Dan Graber, Mennonite Church Alberta conference minister, is our speaker for Nov. 15. He has chosen Romans 7:14-25, a passage that talks about our human propensity toward sin.
I'm losing 10 pounds. In the interest of keeping ankles and knees functional into my senior years, I want to take the stress of them now, and keep it off for the 30 pus years.
At least that is what I want, but I am a slave to zesty cheese Doritos. I do not understand what I do when I snack before bed.I want to stop eating after a modest supper, but I do not. I go ahead and eat the hateful fatty deliciousness, all the while knowing that the rule of not eating before bed is good. I am so trapped by habit that it is no longer me doing it, but the craving living in me....
There are ways every person resonates with Paul's message in Romans 7. While we know what is good for us and others, we still find ourselves, like automatons, doing the very things that we want to stop doing.
It's a helpful way to bring up a topic most of us do not want to address. Sin. It can be an uncomfortable topic because of disagreements over the definition and our ideas of judgement/consequences. Staying with this passage, for the moment, Paul's definition is rather clear. He is not doing the things he understand to be right, he is actively doing what he knows is wrong. We can argue the definitions forever, allowing us to avoid doing anything about those things we already understand. We already understand that greed is wrong, but it seems very few people are free of the desire for more than their share. We know we are hurting the environment, but we don't even do the simple things, (like turning down the heat, line drying instead of using the dryer, walking, using public transit, driving less....) that are easy to do because we can't seem to stop ourselves from taking the easy way out.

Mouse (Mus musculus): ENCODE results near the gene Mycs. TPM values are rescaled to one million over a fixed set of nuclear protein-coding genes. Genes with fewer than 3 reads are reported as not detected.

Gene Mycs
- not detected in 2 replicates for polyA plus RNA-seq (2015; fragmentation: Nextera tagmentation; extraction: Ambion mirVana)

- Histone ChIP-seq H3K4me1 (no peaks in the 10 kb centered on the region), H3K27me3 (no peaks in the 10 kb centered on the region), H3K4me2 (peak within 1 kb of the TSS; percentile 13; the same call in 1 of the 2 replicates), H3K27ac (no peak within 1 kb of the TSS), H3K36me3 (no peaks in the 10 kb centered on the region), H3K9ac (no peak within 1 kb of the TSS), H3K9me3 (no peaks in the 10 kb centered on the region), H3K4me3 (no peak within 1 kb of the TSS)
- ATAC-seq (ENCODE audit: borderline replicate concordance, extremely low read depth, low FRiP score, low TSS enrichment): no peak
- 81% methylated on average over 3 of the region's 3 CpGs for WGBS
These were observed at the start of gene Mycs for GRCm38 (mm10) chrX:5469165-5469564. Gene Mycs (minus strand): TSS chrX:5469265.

What about speaking up against injustice? In the last few weeks, both my husband and I have found ourselves in the middle of conversations where the predominant expressed view is judgement and condemnation of Muslim people and Syrian refugees. "Islamophobia" is prevalent in our supposedly enlightened and educated society!!!We both managed to speak up a little against the unfair stereotyping, but it is remarkably hard to do, and to do it in a way that helps instead of hinders the discussion. We know it is right to speak for justice, but it can be very difficult to say anything into a group situation where a few loud voices are setting the tone.
When we read Romans, we tend to think of sin as limited to individual actions, but for Paul, it is almost (and maybe mostly) about power. It is about being caught up in systems and feeling helpless to speak against them.
There is challenge here for the individual to stop "doing what they hate" and to do what they know is right. That takes courage. It takes courage to speak into groups. It takes courage to speak into systems that perpetrate injustice (especially when we are benefactors of those systems).
We are challenged, but it's hard for a slave (as we all are to those things we keep doing even though we know better) to feel they can triumph. Paul also points to hope.
Verse 25: Thanks be to God, though Jesus Christ our Lord! We are not left alone with our sin, but helped, forgiven, and saved. We can get up after failures, and keep trying, knowing that slavery to what is destructive is not inevitable. Take courage. By following Jesus' example, and God's law, there is freedom from sin-freedom from those things we do not want to do."
Question: If you had to answer the question; what is sin, how would you answer?